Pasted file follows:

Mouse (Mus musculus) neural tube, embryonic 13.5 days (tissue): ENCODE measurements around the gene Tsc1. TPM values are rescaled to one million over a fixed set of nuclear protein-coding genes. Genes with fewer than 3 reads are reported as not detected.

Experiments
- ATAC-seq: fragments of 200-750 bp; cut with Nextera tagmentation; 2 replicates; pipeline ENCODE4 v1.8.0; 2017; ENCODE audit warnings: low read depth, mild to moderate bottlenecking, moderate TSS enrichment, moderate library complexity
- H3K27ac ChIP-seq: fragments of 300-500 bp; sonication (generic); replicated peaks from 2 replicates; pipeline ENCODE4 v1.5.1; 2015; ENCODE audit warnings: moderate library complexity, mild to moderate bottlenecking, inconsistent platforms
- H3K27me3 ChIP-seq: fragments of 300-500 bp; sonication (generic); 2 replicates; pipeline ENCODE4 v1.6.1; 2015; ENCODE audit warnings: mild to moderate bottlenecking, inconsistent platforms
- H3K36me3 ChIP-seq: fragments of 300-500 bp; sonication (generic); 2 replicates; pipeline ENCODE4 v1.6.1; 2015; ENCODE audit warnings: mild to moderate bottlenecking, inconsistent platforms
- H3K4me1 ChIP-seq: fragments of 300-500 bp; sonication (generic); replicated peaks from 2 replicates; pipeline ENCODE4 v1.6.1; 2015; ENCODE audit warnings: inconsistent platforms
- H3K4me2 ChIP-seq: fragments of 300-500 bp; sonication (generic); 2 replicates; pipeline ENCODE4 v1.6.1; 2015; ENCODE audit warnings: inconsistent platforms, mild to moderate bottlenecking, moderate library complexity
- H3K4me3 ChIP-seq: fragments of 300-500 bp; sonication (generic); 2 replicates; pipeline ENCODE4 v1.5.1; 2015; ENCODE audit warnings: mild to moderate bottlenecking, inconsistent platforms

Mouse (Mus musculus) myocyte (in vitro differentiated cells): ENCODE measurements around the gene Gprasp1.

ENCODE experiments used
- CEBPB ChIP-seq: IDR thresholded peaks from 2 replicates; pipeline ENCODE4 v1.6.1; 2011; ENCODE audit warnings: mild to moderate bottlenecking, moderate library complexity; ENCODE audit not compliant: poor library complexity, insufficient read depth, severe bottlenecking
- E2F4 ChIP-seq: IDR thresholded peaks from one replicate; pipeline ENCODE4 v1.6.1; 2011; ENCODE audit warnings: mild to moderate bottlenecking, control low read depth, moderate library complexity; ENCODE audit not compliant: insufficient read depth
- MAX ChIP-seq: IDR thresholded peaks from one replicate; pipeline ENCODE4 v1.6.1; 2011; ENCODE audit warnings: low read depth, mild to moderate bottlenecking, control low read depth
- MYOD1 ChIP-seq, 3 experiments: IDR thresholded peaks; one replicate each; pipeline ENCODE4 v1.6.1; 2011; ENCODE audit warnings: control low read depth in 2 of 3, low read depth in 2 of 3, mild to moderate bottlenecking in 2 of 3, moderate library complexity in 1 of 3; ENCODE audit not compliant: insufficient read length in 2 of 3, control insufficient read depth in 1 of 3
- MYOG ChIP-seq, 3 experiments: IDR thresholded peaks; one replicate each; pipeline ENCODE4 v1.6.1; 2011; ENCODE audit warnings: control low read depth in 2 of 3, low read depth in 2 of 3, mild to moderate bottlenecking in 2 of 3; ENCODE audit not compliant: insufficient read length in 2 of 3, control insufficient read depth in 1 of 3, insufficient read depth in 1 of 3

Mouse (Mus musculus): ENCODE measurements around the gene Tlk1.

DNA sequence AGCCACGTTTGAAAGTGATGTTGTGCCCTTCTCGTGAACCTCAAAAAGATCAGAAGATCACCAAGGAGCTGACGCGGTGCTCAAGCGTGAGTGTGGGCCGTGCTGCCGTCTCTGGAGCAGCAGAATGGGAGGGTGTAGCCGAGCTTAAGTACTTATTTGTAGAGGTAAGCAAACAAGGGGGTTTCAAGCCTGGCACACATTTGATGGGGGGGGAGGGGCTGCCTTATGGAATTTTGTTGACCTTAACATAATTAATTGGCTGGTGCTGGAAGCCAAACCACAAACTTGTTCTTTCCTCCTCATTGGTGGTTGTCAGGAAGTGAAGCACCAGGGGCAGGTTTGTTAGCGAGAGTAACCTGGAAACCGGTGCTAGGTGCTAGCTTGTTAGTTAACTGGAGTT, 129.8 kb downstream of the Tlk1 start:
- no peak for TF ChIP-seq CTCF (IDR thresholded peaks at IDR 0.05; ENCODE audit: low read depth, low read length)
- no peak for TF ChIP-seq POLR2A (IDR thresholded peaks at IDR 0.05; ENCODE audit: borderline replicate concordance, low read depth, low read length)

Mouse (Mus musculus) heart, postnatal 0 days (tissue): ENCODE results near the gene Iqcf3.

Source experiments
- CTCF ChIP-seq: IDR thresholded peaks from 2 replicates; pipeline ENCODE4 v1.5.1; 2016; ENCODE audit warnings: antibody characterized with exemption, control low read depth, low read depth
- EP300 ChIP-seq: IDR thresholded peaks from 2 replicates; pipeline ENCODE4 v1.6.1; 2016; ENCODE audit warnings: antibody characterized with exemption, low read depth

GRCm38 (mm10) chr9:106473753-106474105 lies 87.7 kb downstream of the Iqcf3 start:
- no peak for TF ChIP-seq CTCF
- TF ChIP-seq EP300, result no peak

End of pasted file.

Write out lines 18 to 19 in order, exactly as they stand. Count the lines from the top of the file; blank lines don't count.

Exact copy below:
DNA sequence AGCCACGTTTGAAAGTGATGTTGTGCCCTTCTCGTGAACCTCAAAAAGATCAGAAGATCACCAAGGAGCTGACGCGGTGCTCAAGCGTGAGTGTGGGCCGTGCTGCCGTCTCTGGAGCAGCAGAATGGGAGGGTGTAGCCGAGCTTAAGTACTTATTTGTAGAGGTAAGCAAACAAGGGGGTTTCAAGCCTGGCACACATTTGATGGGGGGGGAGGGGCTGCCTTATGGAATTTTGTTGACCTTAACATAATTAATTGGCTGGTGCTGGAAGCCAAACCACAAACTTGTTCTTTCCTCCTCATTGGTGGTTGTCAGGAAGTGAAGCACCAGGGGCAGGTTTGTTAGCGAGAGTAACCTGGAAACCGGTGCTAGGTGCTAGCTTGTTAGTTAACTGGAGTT, 129.8 kb downstream of the Tlk1 start:
- no peak for TF ChIP-seq CTCF (IDR thresholded peaks at IDR 0.05; ENCODE audit: low read depth, low read length)